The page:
Biden’s tax plan could destroy 3M jobs, former Trump economist projects

Meghann Showers

Former Chase chief economist Anthony Chan argues some experts are saying that a Biden presidency would be good for the U.S. economy because they think it would bring additional coronavirus stimulus. Joe Biden’s proposal to hike taxes on corporations and wealthy Americans could dramatically shrink the nation’s economy and destroy […]

Joe Biden’s proposal to hike taxes on corporations and wealthy Americans could dramatically shrink the nation’s economy and destroy millions of jobs, according to new projections from President Trump’s former chief economist.

The Democratic presidential candidate’s plan would increase the tax rates on capital and labor income, ultimately resulting in about 3 million fewer full-time employees and reducing the nation’s GDP by about 4% to 5%, according to a draft of a soon-to-be-published report by Casey Mulligan, who previously served as chief economist of the White House Council of Economic Advisers.

That translates into a loss of roughly $8,000 per household per year, according to the study, a copy of which was shared with FOX Business.


“Although Biden asserts that his plan ‘rewards work,’ economic analysis of the plan belies that claim,” Mulligan, an economist at the University of Chicago, wrote. “The tax components of Biden’s agenda increase average marginal tax rates on both labor and capital income.”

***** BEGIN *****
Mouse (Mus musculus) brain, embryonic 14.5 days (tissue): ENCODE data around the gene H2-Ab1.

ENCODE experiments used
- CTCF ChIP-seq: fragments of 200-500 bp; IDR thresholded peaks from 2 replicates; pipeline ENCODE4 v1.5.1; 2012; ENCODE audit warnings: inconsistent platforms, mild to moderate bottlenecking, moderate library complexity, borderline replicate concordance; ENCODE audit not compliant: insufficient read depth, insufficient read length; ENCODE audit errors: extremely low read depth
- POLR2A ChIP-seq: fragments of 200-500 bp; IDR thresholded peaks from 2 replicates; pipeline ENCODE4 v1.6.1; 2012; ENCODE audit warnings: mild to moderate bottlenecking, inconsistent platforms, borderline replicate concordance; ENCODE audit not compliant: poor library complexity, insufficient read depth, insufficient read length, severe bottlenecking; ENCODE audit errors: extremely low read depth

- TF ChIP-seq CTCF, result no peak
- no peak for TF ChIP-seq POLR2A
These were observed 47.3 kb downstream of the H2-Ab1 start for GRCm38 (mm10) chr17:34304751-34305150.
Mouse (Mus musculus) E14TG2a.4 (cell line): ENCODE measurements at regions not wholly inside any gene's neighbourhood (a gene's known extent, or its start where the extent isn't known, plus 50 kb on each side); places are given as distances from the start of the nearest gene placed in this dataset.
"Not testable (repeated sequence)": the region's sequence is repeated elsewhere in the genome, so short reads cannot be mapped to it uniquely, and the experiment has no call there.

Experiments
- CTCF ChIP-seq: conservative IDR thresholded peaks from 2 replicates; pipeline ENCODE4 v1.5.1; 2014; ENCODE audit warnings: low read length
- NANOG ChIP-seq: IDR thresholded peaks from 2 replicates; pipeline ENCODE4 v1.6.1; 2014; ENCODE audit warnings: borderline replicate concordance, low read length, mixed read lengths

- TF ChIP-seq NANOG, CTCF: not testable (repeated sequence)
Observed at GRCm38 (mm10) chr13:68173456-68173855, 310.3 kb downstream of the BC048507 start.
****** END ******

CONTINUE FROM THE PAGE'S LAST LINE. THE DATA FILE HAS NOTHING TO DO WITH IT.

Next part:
The study was first reported by the Washington Examiner.

The former vice president has unveiled a multitrillion-dollar agenda that would be funded in large part by higher taxes on wealthy U.S. households – which he describes as anyone earning more than $400,000 annually – and corporations. That includes higher income tax rates, an expansion of the payroll tax for Social Security, new tax credits and fewer deductions.

Almost 80% of the tax increases backed by Biden would land on the top 1% of earners in the U.S., according to a recent projection from the Penn Wharton Budget Model, a nonpartisan group at the University of Pennsylvania’s Wharton School.


Biden has pledged to hike the corporate tax rate from 21% to 28% on “day one” if he wins the Nov. 3 election, regardless of the nation’s unemployment rate.

“I’d make the changes on the corporate taxes on day one,” he told CNN’s Jake Tapper in mid-September. “And the reason I’d make the changes to corporate taxes, it can raise $1.3 trillion if they just started paying 28% instead of 21%. What are they doing? They’re not hiring more people.”

On top of that, Biden has promised to roll back other changes made by Trump in the 2017 Tax Cuts and Jobs Act, including restoring the top individual income tax bracket to 39.6% from 37% for those earning more than $400,000 annually.


That would result in an average tax increase of nearly $300,000 for households in the top 1% of the country, compared with a $260 per year increase for those in the middle, according to the Tax Policy Center.

Biden has also said he will subject wages above $400,000 to the 12.4% payroll tax, creating a so-called “donut hole” for earnings between $137,700 and $400,000, which would be exempt.

Other analyses of Biden’s tax plans are more optimistic: Findings from the Penn Wharton Budget Model estimate it would cause the nation’s GDP to shrink by 0.4% in 2030, and increase by 0.8% in 2050.

And a report released last week by Moody’s Analytics found that Biden would create roughly 7 million more jobs than Trump if he wins the November election.


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